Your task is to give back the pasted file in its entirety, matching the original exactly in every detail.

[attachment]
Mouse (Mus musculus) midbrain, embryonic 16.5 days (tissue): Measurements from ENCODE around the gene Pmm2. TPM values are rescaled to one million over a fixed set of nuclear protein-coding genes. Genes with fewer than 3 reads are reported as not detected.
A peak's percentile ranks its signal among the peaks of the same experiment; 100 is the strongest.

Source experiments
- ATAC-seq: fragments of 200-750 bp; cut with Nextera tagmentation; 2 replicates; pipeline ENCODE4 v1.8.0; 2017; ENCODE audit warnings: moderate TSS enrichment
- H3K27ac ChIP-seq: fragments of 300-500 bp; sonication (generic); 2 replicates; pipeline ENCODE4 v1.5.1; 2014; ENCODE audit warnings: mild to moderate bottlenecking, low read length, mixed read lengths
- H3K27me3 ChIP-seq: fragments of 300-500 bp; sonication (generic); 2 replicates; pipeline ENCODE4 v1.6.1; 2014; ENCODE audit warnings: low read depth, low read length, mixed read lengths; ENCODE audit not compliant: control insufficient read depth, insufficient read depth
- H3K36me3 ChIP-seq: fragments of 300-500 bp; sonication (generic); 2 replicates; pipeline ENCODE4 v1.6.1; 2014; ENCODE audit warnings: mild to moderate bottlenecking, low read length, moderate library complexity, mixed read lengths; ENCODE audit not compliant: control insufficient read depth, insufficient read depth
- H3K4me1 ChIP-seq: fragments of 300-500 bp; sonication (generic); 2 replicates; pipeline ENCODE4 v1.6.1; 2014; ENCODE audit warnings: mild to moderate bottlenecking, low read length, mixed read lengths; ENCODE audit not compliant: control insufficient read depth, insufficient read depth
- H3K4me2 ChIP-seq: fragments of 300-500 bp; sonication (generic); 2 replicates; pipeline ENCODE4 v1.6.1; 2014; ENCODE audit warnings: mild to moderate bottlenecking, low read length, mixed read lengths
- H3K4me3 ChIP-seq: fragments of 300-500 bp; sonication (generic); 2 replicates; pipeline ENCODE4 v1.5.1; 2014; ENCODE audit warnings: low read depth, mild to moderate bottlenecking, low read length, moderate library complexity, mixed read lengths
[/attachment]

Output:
Mouse (Mus musculus) midbrain, embryonic 16.5 days (tissue): Measurements from ENCODE around the gene Pmm2. TPM values are rescaled to one million over a fixed set of nuclear protein-coding genes. Genes with fewer than 3 reads are reported as not detected.
A peak's percentile ranks its signal among the peaks of the same experiment; 100 is the strongest.

Source experiments
- ATAC-seq: fragments of 200-750 bp; cut with Nextera tagmentation; 2 replicates; pipeline ENCODE4 v1.8.0; 2017; ENCODE audit warnings: moderate TSS enrichment
- H3K27ac ChIP-seq: fragments of 300-500 bp; sonication (generic); 2 replicates; pipeline ENCODE4 v1.5.1; 2014; ENCODE audit warnings: mild to moderate bottlenecking, low read length, mixed read lengths
- H3K27me3 ChIP-seq: fragments of 300-500 bp; sonication (generic); 2 replicates; pipeline ENCODE4 v1.6.1; 2014; ENCODE audit warnings: low read depth, low read length, mixed read lengths; ENCODE audit not compliant: control insufficient read depth, insufficient read depth
- H3K36me3 ChIP-seq: fragments of 300-500 bp; sonication (generic); 2 replicates; pipeline ENCODE4 v1.6.1; 2014; ENCODE audit warnings: mild to moderate bottlenecking, low read length, moderate library complexity, mixed read lengths; ENCODE audit not compliant: control insufficient read depth, insufficient read depth
- H3K4me1 ChIP-seq: fragments of 300-500 bp; sonication (generic); 2 replicates; pipeline ENCODE4 v1.6.1; 2014; ENCODE audit warnings: mild to moderate bottlenecking, low read length, mixed read lengths; ENCODE audit not compliant: control insufficient read depth, insufficient read depth
- H3K4me2 ChIP-seq: fragments of 300-500 bp; sonication (generic); 2 replicates; pipeline ENCODE4 v1.6.1; 2014; ENCODE audit warnings: mild to moderate bottlenecking, low read length, mixed read lengths
- H3K4me3 ChIP-seq: fragments of 300-500 bp; sonication (generic); 2 replicates; pipeline ENCODE4 v1.5.1; 2014; ENCODE audit warnings: low read depth, mild to moderate bottlenecking, low read length, moderate library complexity, mixed read lengths